The researchers estimate that such a diet would have saved early humans as many as 2.5 million chews per year, and made possible further changes that helped make us human.
One of the biggest puzzles in human evolution is how species such as Homo erectus evolved smaller teeth, smaller faces, and smaller guts, and yet managed to get more energy from food to pay for their bigger brains and bodies before cooking was invented.

"What we showed is that by processing food, especially meat, before eating it, humans not only decrease the effort needed to chew it, but also chew it much more effectively" said first author Katie Zink, a lecturer at Harvard University in US.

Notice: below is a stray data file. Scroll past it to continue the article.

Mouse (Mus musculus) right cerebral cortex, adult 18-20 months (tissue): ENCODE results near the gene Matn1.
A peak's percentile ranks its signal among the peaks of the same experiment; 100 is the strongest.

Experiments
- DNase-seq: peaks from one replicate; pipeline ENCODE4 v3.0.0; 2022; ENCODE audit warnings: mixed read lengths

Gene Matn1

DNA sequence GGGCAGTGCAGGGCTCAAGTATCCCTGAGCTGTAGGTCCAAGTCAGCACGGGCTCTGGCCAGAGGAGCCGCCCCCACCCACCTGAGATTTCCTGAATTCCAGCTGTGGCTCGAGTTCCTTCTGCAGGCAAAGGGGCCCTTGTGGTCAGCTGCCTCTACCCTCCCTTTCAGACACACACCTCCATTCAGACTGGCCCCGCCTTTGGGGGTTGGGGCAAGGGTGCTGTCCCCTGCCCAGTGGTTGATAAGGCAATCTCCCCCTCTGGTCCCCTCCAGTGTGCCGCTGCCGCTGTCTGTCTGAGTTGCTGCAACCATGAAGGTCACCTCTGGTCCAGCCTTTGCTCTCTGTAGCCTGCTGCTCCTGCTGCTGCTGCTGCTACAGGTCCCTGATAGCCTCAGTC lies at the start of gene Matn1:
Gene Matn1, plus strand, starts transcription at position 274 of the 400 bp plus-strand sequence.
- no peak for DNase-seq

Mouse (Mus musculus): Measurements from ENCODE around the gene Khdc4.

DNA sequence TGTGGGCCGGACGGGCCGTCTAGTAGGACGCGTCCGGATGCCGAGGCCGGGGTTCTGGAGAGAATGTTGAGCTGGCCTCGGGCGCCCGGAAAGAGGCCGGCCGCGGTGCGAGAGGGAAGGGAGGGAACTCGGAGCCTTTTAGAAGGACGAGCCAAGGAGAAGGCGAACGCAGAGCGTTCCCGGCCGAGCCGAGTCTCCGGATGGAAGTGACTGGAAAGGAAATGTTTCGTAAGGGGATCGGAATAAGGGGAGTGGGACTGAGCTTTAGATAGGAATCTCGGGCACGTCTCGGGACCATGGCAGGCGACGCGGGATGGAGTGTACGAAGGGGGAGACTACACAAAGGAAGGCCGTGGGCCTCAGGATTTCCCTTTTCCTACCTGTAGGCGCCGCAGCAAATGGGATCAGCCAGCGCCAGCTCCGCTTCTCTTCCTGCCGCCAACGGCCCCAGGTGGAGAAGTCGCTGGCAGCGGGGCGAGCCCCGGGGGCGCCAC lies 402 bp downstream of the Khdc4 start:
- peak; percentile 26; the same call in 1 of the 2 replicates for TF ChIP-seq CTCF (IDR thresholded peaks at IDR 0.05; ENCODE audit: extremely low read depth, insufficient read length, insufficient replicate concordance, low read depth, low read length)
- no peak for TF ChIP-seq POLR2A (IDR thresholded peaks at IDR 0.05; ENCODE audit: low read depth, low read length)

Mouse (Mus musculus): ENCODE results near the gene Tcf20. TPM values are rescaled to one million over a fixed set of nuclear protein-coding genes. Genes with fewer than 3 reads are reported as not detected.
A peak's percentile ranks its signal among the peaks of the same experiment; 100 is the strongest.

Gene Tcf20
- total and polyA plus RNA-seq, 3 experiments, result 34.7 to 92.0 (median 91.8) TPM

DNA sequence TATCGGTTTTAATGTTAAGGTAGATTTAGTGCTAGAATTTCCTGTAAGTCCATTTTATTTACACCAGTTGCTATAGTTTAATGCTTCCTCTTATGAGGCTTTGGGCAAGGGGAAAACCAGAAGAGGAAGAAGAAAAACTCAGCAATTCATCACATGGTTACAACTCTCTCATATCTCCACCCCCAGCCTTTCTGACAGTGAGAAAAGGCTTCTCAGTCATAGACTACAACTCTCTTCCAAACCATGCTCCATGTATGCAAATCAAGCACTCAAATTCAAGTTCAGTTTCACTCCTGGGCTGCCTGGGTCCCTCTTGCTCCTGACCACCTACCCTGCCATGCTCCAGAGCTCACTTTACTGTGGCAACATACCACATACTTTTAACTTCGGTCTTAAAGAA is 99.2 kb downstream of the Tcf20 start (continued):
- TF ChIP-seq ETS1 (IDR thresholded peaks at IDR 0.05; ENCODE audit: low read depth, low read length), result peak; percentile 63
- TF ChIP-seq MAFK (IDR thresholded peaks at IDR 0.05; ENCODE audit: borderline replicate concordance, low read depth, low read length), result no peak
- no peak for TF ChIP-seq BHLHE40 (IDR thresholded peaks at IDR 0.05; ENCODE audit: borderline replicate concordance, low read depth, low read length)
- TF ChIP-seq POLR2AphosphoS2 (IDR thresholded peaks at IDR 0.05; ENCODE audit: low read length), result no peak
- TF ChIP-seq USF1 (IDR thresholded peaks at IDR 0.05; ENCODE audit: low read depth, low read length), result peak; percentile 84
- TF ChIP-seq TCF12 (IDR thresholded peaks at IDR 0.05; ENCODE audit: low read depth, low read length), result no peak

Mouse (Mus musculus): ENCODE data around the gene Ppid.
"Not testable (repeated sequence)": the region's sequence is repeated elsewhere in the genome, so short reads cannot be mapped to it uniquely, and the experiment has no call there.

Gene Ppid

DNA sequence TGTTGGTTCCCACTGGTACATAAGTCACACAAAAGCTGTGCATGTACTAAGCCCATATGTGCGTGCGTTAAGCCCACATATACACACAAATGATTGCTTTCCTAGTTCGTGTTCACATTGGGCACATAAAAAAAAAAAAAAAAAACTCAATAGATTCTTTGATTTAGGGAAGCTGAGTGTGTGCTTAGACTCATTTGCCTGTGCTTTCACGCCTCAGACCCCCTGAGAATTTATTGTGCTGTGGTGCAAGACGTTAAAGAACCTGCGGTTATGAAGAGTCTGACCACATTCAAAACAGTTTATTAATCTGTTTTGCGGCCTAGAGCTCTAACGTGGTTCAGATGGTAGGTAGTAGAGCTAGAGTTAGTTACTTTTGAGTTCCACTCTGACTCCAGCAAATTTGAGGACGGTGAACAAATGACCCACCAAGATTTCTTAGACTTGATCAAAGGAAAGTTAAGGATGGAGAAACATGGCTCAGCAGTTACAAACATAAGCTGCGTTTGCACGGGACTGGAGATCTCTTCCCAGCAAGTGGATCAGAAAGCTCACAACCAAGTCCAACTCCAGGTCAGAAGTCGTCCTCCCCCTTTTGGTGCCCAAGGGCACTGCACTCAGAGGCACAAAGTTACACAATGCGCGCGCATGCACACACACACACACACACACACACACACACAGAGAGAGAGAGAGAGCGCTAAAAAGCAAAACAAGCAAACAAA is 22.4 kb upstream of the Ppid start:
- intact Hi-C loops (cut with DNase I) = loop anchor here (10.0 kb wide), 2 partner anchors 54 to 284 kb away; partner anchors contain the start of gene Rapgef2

By changing their diets to include just 33 percent meat, and processing their food - slicing meat and pounding vegetables - before eating, researchers found that the muscular effort required per chew and the number of chews required per day was reduced by almost 20 percent.

They also found that by simply slicing meat with the sorts of simple tools available more than 2 million years ago, humans were able to swallow smaller, more easily digestible pieces than would have been possible without using tools.

Latest News from Lifestyle News Desk